Print ISSN: 0031-0247
Online ISSN: 2274-0333
Werneburg et al. New Permian Caseid from France
Small sauropod tracks, Southern France
Dortokid turtle from Late Cretaceous of Cruzy
Hypoplasia: CT-scan or naked eye?
Eocene otoliths (Clinchfield Formation), Georgia
Eocene (56) , Quercy phosphorites (37) , Systematics (31) , Rodents (29) , Mammalia (26)
Rodent paleocommunities from the Oligocene of Ulantatal (Inner Mongolia, China)
Helder Gomes Rodrigues, Laurent Marivaux and Monique Vianey-LiaudKeywords: late Paleogene; Mammalia; Mongolian Plateau; Rodentia; Systematics
The Oligocene deposits of the Ulantatal area in Inner Mongolia (China) contain among the richest mammalian faunas from Asia. To date, only some parts of the rodent faunas have been described. Here, we propose to review the rodent faunal lists for each site, including the description of a few new rodent specimens. We describe three additional rodent species: the Cylindrodontidae Anomoemys lohiculus, the Eomyidae Asianeomys sp., and the Dipodidae Litodonomys huangheensis. This study allows us to constrain the stratigraphic range of Anomoemys lohiculus, which ranged from the late Early Oligocene to the early Late Oligocene in this area. Asianeomys sp. and Litodonomys huangheensis are dated from the latest Oligocene. These Oligocene deposits consist now of more than 70 species of mammals if we include the fauna from Kekeamu. This latter corresponds to the basal part of the Ulantatal Formation and could be dated biochronologically from the earliest Oligocene. When compared to the faunas from the Valley of Lakes in Central Mongolia, the Ulantatal faunas present a great majority of rodents, and this difference can be partly explained by sampling and description biases regarding macro-mammals. This study also shows that variations existed between Inner and Central Mongolia, especially regarding the composition of the rodent paleocommunities. However, the assessment of their evolutionary history in this part of Asia with respect to the important climate and environment changes, require further precisions and more material than current data allow.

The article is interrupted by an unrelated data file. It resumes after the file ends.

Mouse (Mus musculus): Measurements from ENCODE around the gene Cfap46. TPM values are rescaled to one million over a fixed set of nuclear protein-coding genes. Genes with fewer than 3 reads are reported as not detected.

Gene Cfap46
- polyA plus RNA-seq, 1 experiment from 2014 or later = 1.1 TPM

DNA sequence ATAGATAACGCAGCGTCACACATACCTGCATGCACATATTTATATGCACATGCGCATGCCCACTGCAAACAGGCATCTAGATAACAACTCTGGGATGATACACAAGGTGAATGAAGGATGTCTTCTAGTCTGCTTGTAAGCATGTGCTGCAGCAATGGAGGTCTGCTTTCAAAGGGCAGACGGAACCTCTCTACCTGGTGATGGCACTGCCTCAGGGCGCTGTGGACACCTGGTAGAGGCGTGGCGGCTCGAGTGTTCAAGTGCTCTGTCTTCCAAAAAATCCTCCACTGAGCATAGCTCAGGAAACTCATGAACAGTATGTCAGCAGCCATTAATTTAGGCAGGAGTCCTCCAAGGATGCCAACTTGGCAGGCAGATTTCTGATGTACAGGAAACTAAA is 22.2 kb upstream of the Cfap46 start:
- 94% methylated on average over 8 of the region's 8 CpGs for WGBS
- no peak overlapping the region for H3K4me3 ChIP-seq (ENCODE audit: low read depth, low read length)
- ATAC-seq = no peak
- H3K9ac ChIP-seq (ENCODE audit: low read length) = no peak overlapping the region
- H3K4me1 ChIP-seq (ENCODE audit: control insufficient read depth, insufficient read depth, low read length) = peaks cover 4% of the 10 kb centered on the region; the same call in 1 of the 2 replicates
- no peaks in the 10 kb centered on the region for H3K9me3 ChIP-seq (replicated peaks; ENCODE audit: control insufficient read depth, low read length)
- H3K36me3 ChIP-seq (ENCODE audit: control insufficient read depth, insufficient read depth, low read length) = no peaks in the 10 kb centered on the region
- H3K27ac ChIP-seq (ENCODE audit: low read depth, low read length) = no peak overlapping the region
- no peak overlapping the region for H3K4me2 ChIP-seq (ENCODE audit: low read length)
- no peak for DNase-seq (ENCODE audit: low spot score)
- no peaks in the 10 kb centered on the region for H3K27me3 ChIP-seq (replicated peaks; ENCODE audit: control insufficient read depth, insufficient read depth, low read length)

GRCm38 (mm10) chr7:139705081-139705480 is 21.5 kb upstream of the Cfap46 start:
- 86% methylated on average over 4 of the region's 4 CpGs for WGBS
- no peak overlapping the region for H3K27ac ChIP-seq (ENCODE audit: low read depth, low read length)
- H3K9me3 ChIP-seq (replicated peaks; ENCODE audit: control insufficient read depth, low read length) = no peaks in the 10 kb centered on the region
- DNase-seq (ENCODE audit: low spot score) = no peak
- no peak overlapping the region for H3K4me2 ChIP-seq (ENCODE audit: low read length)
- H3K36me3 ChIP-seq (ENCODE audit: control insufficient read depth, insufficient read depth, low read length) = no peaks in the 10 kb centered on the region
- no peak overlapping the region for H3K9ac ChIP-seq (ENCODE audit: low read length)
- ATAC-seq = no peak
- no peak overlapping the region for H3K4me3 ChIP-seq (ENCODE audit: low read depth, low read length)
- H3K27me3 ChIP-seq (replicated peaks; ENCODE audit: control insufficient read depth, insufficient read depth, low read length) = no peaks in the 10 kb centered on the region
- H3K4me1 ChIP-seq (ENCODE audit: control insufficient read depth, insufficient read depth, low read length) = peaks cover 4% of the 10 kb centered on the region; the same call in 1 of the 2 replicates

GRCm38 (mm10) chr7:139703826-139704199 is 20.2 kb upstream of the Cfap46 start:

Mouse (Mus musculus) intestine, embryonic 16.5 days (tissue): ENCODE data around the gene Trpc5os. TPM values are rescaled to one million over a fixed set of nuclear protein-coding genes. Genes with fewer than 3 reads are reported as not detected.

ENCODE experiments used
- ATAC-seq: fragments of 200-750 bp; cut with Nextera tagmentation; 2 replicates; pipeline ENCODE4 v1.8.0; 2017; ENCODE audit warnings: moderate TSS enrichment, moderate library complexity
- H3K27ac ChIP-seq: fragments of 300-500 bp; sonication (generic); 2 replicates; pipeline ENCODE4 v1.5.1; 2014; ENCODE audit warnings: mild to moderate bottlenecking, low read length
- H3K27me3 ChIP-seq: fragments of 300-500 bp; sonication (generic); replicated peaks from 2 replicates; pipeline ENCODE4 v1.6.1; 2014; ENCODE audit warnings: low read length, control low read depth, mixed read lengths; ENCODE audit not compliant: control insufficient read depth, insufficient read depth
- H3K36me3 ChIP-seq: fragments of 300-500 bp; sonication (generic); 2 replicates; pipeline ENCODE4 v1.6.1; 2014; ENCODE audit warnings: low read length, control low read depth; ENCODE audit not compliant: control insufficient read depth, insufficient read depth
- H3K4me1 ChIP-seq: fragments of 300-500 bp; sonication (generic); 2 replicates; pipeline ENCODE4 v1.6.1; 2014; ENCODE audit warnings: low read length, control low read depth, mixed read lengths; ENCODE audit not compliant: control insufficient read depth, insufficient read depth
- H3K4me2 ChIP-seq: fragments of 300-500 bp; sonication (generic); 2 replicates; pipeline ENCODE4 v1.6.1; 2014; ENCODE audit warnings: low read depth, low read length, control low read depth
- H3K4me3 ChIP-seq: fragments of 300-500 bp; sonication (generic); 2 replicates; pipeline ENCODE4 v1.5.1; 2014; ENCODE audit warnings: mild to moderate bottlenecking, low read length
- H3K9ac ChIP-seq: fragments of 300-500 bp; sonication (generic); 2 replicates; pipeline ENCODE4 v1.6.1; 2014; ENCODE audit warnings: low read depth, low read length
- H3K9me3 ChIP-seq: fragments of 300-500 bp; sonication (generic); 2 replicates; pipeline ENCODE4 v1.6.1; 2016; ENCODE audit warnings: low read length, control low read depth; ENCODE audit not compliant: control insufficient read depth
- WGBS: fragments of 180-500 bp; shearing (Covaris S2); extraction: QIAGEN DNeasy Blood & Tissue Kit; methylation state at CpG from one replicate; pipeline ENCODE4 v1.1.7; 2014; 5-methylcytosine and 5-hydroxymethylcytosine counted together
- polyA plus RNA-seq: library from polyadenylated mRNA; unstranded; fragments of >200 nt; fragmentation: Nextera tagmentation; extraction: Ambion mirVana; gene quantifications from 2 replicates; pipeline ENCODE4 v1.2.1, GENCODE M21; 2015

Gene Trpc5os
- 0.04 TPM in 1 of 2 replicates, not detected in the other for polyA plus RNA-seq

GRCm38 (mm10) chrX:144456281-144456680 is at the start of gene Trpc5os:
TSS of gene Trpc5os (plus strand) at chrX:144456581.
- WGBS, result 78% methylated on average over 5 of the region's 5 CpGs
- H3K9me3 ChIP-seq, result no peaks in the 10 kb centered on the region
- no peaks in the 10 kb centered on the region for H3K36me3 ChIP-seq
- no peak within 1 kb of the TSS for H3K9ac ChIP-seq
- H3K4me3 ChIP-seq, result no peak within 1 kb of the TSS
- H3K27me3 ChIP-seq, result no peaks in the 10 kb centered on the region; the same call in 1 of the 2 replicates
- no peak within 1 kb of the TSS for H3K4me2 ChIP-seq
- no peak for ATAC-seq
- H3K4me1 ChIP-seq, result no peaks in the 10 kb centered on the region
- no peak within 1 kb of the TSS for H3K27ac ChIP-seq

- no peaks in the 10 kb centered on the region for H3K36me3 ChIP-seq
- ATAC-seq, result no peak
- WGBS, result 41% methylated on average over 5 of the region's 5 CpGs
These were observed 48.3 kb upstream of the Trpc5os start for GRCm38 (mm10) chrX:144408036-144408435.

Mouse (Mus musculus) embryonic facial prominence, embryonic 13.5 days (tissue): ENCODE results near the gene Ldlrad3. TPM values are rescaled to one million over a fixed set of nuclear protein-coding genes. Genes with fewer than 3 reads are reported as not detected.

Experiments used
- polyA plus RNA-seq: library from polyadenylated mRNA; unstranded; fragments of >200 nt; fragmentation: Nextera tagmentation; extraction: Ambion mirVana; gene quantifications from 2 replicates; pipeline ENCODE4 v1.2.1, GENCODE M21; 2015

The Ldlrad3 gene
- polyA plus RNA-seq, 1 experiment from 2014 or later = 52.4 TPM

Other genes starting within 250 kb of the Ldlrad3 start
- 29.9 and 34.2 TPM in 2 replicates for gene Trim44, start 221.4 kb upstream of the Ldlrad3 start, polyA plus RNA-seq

Published in Vol.38-1 (2014)